In general, there is a notion that after treatment or rehabilitation, if anybody relapses, it means that the treatment was non-effective or it has failed. The money has been wasted or the trust is broken. But in reality, relapse does not prove any of these. Rather relapse is a process and a part of recovery. As we know that addiction is an incurable disease yet it is treatable like any other disease. Just like cancer is a relapse prone disease, similarly, addiction is also a relapse prone disease.

The mere fact is that if one stops the medication, he/she can possibly relapse to his/her medical condition. Similarly, if a person during recovery fails to follow the directions, as suggested during his rehabilitation or treatment, can relapse on his addictive condition. In such cases, often the person or the family blames the medical institutions. But most significantly, relapse is a choice, not an accident. One chooses to relapse. It is never forced on. Thus, the person is accountable for his recovery and relapse.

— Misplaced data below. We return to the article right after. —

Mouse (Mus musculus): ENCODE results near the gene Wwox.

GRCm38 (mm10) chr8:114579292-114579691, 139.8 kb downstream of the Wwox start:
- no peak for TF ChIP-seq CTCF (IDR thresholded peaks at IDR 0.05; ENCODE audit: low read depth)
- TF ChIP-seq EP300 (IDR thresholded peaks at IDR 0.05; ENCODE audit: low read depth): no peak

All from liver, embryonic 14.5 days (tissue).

There can be many possible reasons for relapsing:

1. The treatment was not taken seriously rather was done reluctantly or perhaps to please others.

2. Taking recovery lightly and becoming overconfident about it. 

3. Returning back to denial patterns.

4. Returning back to ego-centric and self-willed behaviour.

5. Not taking medication as prescribed by the doctors, especially when the person in recovery is suffering from dual diagnosis or comorbid condition. Here, one relapse precedes the other relapse.

6. Desire to test boundaries by practicing self-control behaviour over the drug of choice.

7. Not going for fellowship meetings as suggested by the counsellor.

Relapse to drugs clearly indicates that the individual was not well prepared to take the recovery and thus need to resume his treatment, understand the relapse dynamics with the help of a mental health professional especially addiction counsellors and start working on recovery again. 

As it is now clear that relapse is a part of recovery, hence it can be prevented through follow-ups, counselling sessions, going for fellowship meetings, practicing relapse prevention plan, and seeking help from mental health practitioners immediately whenever needed.

It is essential to recognize that the process of recovery is actually unending and is one step forward and probably two steps backward. It needs to be considered on the basis of one day at a time or one moment at a time.

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